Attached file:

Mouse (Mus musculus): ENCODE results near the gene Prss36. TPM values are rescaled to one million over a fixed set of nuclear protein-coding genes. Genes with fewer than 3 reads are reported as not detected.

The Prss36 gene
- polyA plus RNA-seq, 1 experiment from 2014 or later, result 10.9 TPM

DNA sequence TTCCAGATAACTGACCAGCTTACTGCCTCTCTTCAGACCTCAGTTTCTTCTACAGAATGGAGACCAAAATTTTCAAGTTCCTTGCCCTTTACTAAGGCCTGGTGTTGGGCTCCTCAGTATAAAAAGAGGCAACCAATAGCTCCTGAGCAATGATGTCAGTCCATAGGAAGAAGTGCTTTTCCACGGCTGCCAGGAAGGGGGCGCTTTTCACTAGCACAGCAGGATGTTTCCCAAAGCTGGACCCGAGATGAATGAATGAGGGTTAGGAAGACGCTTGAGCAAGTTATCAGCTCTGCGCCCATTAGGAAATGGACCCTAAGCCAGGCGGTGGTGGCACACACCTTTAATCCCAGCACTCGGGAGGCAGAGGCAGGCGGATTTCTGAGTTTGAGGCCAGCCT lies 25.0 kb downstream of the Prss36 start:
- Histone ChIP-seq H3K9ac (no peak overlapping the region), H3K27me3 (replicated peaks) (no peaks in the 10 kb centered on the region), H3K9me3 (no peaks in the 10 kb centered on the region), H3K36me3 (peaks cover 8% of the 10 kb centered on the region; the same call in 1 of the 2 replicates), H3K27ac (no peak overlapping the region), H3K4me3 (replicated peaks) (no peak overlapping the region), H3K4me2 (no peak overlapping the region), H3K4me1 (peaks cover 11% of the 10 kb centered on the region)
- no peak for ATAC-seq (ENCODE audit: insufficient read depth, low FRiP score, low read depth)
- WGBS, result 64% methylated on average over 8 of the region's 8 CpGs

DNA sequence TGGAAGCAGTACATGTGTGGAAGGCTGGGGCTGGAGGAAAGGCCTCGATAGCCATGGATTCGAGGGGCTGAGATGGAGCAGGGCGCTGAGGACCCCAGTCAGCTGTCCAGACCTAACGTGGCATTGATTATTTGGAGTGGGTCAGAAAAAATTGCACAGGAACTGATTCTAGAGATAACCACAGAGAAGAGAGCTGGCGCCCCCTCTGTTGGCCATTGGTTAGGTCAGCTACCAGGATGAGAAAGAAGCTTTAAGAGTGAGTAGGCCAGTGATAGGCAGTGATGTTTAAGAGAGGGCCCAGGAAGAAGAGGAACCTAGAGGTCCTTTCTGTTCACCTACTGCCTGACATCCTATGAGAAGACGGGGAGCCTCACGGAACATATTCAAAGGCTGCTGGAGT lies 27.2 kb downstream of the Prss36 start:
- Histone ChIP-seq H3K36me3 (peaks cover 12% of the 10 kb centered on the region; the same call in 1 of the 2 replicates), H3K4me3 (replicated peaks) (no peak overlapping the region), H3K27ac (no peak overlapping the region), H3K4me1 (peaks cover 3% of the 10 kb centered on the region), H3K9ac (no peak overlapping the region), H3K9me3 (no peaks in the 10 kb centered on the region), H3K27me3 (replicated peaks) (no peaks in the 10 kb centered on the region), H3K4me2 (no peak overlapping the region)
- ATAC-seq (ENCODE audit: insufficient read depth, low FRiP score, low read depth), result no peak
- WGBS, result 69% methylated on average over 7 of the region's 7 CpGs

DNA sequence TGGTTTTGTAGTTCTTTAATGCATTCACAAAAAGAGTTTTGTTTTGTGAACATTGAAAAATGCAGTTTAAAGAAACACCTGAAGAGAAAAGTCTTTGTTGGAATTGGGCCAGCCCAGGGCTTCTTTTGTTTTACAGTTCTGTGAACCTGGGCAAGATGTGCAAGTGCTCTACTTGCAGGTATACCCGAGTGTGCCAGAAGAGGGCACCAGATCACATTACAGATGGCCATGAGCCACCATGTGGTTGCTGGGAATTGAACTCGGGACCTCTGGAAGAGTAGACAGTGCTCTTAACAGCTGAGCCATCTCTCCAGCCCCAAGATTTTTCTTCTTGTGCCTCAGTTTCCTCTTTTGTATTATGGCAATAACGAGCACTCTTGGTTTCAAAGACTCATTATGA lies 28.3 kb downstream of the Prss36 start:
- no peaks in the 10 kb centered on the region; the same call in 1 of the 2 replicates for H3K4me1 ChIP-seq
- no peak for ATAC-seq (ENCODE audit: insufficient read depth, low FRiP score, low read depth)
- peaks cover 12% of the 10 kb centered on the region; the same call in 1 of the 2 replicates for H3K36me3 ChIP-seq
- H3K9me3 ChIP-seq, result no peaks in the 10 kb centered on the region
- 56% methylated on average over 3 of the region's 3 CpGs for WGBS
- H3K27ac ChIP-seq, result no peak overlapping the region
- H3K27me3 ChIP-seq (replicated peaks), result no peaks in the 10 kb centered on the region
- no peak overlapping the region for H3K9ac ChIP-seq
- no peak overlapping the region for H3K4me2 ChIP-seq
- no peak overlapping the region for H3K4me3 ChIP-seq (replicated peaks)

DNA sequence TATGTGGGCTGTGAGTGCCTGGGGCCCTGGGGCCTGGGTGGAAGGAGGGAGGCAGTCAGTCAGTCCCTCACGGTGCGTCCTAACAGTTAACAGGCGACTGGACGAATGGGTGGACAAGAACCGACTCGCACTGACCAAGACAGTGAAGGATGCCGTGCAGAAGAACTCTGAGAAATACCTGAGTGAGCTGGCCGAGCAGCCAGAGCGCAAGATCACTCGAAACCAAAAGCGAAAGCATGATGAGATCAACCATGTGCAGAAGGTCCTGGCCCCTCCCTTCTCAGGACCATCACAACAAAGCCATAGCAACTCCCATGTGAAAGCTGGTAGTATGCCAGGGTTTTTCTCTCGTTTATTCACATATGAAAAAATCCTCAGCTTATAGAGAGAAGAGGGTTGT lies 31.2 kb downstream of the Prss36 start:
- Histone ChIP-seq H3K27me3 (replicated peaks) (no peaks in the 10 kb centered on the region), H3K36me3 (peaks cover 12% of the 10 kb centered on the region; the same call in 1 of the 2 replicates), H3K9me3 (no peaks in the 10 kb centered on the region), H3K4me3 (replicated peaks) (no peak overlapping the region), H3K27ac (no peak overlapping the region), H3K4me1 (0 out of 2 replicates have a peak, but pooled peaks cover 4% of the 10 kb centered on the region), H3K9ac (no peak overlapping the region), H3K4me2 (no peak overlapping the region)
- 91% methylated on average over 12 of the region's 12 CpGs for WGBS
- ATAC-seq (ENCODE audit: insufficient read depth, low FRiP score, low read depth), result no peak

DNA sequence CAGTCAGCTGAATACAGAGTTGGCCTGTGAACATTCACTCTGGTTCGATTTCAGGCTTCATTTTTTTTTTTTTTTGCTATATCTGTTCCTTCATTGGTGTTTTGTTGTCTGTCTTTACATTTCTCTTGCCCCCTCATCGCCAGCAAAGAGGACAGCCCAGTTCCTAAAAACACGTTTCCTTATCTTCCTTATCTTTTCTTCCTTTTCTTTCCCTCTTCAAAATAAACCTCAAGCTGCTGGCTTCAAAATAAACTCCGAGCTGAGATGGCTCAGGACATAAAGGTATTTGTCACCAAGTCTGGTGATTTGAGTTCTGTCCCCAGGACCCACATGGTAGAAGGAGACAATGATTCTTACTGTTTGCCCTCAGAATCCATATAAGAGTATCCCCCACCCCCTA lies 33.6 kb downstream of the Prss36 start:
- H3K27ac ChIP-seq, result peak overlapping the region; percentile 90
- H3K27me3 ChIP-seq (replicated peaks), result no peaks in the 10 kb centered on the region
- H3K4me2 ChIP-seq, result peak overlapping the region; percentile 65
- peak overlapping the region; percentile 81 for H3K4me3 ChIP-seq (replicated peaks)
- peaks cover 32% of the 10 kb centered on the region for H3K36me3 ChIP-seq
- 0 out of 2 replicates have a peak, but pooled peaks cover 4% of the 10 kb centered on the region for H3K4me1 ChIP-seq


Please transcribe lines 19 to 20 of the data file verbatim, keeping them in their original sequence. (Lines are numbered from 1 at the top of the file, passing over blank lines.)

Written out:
- H3K27me3 ChIP-seq (replicated peaks), result no peaks in the 10 kb centered on the region
- no peak overlapping the region for H3K9ac ChIP-seq